The present atmosphere in the UK for BMGs is hostile at best especially for the newly arrived. It is with such a heavy heart that the author makes this kind of remark as he himself started his life abroad in this very England and had many fond memories there. For the longest time one could remember, UK was a natural choice for BMGs who wished to get further training and possibly migration. Our schools were modeled after them. Our professors were trained there.

The author himself left Burma in 1989 for UK. For the PLAB examinees, the British embassy in Yangon easily issued PLAB visas which could be extended up to two years while trying to clear the exam though you couldn’t legally hold any job during that period. Once one had cleared the PLAB (which was an extremely difficult task with a pass rate of 15-20 percent around the time the author took it), you receive a limited registration (license) from the GMC and can start applying for trainee house officer (HO) or senior house officer (SHO) posts. Also your PLAB visa is converted to a “permit free training status” which is good for 4 years with possible extension on a case by case consideration. During those four years, you work (and be trained) as a SHO or a registrar and try to finish the post grad exams like MRCP, FRCS etc. UK training was used to be more of one to one hands-on apprentice manner than a didactic well structured US style residency training. You learnt more from experience but also had more freedom to work unsupervised as frivolous malpractice law suits were uncommon.

All hospitals in UK were owned by the government (NHS), had HO and SHO training posts and all doctors were on salary. Hospitals provided living quarters. As there was no difference in salary between a brain surgeon and a shrink, people chose the specialties based on one’s interest and altruism than any monetary motive. But the problem was that fellowship level subspecialty training posts (senior registrars-SR) were so few and far in between since all the SRs were guaranteed consultancy afterwards. Therefore most overseas graduates leave the country after 3-5 years with a postgraduate degree (e.g. MRCP) under their belt though they can’t be considered as fully trained sub-specialists yet.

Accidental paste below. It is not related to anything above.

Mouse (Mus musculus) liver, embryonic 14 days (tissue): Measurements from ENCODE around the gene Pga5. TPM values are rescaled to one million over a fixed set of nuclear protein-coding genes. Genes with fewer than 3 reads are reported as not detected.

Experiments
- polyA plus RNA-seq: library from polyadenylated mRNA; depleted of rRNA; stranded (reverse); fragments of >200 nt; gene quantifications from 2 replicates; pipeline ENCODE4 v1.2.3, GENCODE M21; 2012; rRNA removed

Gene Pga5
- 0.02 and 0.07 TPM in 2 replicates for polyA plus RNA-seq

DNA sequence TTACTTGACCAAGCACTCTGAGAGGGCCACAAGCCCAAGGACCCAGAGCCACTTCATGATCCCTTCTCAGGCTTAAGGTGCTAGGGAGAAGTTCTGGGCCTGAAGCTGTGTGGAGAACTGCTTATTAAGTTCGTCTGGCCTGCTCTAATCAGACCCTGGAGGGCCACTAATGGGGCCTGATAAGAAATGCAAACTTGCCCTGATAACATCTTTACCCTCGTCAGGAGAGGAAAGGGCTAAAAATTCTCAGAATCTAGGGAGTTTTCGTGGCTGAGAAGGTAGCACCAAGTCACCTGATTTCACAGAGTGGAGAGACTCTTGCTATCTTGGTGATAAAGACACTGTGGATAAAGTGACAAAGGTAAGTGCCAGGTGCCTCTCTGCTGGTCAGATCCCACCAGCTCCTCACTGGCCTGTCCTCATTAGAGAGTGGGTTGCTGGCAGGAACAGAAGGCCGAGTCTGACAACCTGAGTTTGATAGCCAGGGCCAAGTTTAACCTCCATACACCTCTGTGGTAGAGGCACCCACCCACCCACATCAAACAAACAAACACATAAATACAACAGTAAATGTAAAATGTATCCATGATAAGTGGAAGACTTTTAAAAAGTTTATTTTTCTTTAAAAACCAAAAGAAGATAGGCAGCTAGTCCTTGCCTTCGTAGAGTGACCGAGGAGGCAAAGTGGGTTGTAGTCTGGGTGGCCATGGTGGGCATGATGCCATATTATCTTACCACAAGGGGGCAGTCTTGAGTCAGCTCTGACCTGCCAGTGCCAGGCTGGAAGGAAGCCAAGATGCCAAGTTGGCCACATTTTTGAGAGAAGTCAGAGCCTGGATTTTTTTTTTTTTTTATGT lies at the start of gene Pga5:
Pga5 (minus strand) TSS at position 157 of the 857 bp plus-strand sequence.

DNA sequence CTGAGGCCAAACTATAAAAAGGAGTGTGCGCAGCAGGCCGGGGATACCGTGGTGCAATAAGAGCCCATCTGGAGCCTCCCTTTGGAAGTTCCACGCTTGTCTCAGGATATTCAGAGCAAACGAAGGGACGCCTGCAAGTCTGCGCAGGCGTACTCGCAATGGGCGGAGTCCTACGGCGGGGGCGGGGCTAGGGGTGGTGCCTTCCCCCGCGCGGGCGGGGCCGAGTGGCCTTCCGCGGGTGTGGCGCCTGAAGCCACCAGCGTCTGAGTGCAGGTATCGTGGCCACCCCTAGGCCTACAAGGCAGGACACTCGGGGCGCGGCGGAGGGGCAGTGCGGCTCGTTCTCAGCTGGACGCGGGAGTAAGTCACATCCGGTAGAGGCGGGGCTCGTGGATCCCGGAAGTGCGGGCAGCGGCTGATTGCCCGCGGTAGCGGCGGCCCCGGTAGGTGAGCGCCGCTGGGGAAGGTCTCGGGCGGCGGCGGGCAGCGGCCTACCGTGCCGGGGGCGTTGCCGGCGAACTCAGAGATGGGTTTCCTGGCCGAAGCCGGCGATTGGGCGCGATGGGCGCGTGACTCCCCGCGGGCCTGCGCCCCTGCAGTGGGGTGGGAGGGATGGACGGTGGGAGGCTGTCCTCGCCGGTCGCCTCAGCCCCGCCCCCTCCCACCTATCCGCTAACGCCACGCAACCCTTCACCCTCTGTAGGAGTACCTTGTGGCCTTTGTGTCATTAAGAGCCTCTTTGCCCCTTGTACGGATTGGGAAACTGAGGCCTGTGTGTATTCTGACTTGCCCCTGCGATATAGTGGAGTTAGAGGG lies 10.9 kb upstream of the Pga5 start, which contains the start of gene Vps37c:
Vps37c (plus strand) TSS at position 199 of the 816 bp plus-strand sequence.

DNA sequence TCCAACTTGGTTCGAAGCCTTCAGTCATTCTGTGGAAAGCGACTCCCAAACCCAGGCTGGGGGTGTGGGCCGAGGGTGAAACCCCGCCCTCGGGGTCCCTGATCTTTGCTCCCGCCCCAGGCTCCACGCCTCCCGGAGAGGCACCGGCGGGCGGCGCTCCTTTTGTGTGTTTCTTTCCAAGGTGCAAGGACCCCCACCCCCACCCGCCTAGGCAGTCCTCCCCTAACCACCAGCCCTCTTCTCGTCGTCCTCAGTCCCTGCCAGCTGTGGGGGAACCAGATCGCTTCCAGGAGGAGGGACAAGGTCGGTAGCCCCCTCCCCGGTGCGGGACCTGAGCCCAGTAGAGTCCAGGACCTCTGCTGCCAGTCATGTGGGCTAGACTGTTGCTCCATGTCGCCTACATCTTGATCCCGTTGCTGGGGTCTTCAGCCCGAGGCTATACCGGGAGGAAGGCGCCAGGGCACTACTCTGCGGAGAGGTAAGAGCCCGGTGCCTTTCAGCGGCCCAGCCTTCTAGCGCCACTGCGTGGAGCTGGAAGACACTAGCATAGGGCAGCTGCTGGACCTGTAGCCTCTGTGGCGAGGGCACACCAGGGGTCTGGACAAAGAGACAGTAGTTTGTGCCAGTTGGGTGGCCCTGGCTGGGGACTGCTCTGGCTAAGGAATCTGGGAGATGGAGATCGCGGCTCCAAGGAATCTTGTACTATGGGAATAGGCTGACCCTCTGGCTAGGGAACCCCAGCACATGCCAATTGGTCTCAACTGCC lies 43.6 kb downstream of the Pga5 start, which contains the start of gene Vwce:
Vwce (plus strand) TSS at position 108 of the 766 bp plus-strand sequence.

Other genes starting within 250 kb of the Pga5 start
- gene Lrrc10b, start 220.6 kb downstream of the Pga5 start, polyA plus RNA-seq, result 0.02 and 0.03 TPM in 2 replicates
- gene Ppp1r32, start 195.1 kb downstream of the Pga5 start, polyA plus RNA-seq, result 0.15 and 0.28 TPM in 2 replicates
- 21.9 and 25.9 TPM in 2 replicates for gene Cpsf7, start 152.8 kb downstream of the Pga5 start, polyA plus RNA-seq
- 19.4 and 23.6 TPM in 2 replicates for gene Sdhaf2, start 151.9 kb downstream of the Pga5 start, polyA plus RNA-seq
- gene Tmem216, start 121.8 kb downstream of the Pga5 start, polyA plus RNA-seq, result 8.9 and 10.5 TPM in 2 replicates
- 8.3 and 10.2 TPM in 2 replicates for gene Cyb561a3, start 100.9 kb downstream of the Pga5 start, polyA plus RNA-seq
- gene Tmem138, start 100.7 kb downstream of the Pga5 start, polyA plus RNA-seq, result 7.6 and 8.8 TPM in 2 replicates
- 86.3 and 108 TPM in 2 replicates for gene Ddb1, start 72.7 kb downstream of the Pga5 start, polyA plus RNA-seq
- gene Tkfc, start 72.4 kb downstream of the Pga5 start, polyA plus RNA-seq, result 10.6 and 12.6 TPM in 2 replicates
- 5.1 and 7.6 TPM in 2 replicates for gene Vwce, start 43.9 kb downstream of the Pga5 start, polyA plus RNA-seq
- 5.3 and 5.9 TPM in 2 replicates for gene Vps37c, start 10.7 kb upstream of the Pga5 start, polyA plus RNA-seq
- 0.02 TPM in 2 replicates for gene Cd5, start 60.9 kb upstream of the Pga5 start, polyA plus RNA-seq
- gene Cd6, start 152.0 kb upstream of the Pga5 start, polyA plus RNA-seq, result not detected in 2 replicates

In the mid 90s, based on the Calman report, UK decided to increase their consultant workforce. More SR positions were created and many overseas graduates suddenly were able to get into the training scheme, becoming consultants later. By leaving for USA after the MRCP in 1993, the author himself like many during that time missed out this gold rush. On the other hand it was just the calm before the storm. All the other changes that followed were deleterious to the overseas graduates ever since. Firstly, with the creation of European Union (EU) many EU doctors arrived at UK as they do not need to sit for PLAB nor required British visas. Secondly, UK government decided to increase the number of its medical school entrants. Thirdly, England started to change and tried to copy the American style of medical training for better or worse. “Modernizing Medical Careers” scheme was introduced in the late 90s. HO and SHO posts were replaced with a two year foundation house officer posts after which you choose between the 5-6 years specialty registrar (StR) posts that lead to a consultancy or the three years GP registrar posts which lead to a Principal GP post. The selection process for the StR posts was named “Medical Training Application Services (MTAS)” which was again modeled after the National Resident Matching Program (NRMP) from USA. But the final nail in the coffin arrived in March of 2006 when Home Office made changes in visa and immigration rules. It abolished the “permit free training” category.  It means that for a non-EU doctor, even after one has passed the PLAB exam, unless the hospital applies a work permit for him, he can not be employed. All the IMGs including the BMGs were really hit hurt by those changes. Therefore with all the above turmoil presently, unless there is a drastic reversal of course, no BMGs should go to UK in author’s opinion. For an excellent review, please refer to the editorial in the BMJ 22 September 2007 issue, .

Since UK is such a small country, there really isn’t any area where practicing Burmese doctors are truly concentrated. All are spread out. Most established ones are either GPs or consultants or staff grades. In the last 1-2 years, very few new BMGs are arriving or surviving there.